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French RTLS Company Joins EU Initiative for Flexible Electronics Innovation
The SmartEE H2020 acceleration program will provide UWINLOC with nine months of research with partners and university researchers, to develop a small, recyclable RTLS tag for its UHF and UWB location-awareness solution.
Dec 11, 2018—
Indoor location systems company UWINLOC is one of 20 companies participating in the European Union (EU)'s SmartEEs H2020 initiative to develop new, flexible electronics that can be built into products or processes. The participants will each develop and build what is being called an Application Experiment (AE) to help bring new products to market. SmartEEs, an acceleration program supporting innovation in flexible electronics technologies, is funded by the EU's Horizon 2020 research and innovation program.
UWINLOC plans to develop a miniaturized and sustainable version of its technology for location tracking. The company will work with Eurecat, as well as university researchers, to develop a product aimed at addressing new market segments. UWINLOC intends to develop a smaller version of its ultra-wideband (UWB) and ultrahigh-frequency (UHF) RFID tag that is flexible and sustainable, with a printed antenna.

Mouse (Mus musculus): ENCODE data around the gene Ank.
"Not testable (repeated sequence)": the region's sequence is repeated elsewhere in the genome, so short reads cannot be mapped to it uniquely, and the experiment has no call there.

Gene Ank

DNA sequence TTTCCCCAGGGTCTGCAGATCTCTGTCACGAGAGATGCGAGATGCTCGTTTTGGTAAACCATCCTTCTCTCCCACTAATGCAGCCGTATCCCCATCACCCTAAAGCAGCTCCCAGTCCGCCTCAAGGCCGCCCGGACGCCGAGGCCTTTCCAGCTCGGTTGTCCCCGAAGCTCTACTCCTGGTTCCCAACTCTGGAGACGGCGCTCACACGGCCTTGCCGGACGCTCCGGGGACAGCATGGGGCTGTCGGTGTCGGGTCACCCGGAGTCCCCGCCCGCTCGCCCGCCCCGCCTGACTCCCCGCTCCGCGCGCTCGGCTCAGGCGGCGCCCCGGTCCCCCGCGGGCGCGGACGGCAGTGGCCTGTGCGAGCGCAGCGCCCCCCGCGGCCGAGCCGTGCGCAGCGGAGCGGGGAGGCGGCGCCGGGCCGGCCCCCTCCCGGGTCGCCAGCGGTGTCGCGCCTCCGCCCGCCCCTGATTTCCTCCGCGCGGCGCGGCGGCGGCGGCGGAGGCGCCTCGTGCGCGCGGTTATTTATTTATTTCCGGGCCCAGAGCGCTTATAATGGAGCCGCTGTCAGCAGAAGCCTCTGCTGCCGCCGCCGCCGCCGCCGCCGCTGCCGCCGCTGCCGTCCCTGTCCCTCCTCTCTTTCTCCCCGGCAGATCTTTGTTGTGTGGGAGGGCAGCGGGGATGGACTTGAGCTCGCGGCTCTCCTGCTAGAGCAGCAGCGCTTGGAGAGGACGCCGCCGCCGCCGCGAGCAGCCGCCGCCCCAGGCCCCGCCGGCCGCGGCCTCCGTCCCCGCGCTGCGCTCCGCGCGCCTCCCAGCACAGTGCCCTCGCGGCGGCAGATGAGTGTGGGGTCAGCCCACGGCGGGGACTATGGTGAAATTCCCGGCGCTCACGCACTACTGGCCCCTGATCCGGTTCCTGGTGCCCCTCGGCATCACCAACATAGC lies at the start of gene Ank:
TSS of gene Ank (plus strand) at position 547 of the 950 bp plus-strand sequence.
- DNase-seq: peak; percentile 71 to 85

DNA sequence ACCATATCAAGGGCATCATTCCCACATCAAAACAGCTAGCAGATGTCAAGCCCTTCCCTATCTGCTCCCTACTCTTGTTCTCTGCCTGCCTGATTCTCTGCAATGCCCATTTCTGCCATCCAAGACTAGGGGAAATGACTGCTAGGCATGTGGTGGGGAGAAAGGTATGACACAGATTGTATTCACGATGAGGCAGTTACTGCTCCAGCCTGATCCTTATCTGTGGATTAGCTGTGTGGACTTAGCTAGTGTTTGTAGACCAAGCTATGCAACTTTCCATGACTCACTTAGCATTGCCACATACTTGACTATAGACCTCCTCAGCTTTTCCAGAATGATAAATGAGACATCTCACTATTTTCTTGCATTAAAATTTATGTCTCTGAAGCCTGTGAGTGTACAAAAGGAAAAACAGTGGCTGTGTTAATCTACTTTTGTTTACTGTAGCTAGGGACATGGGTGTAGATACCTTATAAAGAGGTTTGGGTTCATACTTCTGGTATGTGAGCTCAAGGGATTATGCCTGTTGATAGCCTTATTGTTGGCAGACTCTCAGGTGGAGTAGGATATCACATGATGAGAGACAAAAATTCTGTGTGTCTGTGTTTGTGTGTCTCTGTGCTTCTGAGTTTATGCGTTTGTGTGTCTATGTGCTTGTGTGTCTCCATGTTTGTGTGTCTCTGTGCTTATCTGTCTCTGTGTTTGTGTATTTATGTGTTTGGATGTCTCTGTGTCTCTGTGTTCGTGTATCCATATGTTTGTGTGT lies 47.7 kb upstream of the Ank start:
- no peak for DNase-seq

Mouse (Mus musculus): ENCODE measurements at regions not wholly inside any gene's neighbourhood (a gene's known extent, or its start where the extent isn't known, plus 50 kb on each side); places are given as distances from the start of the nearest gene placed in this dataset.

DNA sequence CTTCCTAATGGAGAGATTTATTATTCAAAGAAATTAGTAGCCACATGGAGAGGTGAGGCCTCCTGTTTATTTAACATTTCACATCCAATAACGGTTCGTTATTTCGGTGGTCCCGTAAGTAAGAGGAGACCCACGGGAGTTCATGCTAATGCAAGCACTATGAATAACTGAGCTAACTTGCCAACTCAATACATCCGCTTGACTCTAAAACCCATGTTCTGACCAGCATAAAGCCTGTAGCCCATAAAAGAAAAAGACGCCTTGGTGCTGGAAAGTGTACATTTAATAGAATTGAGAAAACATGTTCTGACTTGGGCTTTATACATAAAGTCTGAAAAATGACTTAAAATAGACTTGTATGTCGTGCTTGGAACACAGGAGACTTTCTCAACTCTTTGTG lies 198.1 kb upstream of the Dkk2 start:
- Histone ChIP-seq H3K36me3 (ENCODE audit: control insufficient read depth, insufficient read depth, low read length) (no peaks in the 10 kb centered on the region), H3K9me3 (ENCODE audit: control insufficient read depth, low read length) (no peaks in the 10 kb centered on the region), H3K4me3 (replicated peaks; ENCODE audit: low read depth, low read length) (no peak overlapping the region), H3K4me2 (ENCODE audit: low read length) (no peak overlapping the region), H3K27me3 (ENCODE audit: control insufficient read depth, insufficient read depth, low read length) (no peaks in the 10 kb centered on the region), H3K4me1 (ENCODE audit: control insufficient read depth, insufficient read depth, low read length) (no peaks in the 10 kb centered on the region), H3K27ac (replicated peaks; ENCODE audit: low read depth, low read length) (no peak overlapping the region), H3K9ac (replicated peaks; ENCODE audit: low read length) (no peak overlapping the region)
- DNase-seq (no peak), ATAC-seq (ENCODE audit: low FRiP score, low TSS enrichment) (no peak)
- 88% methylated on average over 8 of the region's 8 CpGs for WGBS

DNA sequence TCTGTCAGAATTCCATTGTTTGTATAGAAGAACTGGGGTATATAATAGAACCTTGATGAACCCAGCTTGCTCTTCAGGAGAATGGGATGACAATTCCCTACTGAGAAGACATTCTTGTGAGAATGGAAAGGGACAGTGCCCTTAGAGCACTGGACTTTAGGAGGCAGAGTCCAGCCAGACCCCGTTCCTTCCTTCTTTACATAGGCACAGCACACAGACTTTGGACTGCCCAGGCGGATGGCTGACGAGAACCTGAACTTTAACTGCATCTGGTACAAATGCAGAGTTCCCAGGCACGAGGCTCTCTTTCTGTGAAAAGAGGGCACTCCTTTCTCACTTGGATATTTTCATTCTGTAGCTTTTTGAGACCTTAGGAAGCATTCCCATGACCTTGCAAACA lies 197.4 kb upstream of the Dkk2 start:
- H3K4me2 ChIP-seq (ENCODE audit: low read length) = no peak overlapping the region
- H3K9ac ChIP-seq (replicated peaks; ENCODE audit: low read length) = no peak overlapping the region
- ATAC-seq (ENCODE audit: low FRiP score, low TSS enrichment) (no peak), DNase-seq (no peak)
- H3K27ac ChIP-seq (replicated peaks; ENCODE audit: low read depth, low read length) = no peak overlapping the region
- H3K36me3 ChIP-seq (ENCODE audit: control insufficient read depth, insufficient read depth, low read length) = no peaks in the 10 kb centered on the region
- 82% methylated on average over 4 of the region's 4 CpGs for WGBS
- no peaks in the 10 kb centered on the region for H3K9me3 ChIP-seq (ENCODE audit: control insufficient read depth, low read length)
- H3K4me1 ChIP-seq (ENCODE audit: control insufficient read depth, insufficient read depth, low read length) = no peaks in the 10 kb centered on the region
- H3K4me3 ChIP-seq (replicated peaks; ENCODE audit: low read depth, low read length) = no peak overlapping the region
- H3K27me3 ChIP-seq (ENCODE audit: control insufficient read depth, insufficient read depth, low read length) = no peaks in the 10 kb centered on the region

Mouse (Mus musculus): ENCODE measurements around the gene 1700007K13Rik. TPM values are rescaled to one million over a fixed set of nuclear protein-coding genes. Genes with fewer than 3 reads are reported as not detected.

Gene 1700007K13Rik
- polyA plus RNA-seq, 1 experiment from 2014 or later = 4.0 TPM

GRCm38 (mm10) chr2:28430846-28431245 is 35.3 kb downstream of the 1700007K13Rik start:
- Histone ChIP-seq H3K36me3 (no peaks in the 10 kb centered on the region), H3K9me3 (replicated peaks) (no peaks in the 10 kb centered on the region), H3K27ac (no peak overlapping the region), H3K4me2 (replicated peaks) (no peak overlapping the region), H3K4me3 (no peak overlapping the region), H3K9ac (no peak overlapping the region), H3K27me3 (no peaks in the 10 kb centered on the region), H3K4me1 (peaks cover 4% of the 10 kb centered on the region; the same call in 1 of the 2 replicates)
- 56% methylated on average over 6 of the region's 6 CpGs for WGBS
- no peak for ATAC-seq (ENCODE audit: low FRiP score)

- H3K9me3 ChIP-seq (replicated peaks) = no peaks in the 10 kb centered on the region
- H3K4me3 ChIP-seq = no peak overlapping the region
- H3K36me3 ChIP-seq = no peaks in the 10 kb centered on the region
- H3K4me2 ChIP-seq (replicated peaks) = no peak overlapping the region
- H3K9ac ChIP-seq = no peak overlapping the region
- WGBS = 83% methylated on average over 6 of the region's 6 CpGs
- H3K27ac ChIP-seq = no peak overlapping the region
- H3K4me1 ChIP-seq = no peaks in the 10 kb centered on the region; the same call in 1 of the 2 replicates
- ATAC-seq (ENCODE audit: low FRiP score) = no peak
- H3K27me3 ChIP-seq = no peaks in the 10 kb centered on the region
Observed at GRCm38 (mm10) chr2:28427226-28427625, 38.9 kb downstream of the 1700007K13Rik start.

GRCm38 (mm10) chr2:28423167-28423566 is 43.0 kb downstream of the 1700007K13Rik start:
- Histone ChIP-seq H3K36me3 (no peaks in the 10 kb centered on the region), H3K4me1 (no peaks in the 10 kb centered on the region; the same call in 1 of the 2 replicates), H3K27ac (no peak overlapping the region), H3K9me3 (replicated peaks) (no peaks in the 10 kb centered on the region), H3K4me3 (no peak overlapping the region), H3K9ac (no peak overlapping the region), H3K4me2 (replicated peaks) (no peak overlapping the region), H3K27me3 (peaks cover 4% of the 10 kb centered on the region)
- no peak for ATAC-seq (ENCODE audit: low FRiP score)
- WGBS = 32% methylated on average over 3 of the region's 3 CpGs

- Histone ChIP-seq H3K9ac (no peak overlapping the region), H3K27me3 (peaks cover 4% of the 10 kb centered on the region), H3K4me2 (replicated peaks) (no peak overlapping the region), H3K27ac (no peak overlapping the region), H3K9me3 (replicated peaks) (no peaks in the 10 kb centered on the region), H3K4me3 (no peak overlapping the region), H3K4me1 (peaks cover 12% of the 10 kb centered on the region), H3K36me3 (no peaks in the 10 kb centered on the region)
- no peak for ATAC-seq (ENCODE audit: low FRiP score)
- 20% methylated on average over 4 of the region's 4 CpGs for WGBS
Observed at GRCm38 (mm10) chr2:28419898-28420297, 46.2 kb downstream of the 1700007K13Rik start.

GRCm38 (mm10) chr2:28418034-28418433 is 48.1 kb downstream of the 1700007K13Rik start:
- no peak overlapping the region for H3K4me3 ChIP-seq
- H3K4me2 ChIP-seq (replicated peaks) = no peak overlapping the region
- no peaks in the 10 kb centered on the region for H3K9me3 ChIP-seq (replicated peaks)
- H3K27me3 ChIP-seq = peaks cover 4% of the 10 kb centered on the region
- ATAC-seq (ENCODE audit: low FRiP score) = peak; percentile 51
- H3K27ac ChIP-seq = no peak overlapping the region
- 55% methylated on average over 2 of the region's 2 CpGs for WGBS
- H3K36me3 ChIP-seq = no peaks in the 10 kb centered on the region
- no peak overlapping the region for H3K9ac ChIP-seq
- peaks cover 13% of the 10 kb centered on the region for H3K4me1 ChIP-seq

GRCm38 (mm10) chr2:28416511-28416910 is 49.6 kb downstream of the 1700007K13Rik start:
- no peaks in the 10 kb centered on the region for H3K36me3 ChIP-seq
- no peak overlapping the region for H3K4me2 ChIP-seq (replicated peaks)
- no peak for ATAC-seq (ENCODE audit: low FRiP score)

UWINLOC was launched in 2015 to solve a problem at production plants and warehouses that was not being properly addressed by existing RFID and real-time locating system (RTLS) technologies. UHF RFID provides location data to interrogators via a passive tag, but the location of an object or individual cannot be pinpointed specifically. RTLS solutions, on the other hand, required an active tag with a battery.
After one year of development with off-the-shelf products, says Patrick Chan, UWINLOC's product director, the company opted to design its own hardware using passive UHF and UWB technologies, manufactured by a third party according to UWINLOC's specifications. The tags receive interrogation transmissions from UHF RFID emitters, then respond with UWB signals. The UWB interrogators, known as beacons, enable users to identify an item's location in 3D within approximately 12 inches (meaning the system understands how high an object is located, such as one stacked on a shelf), as well as its location within a warehouse.
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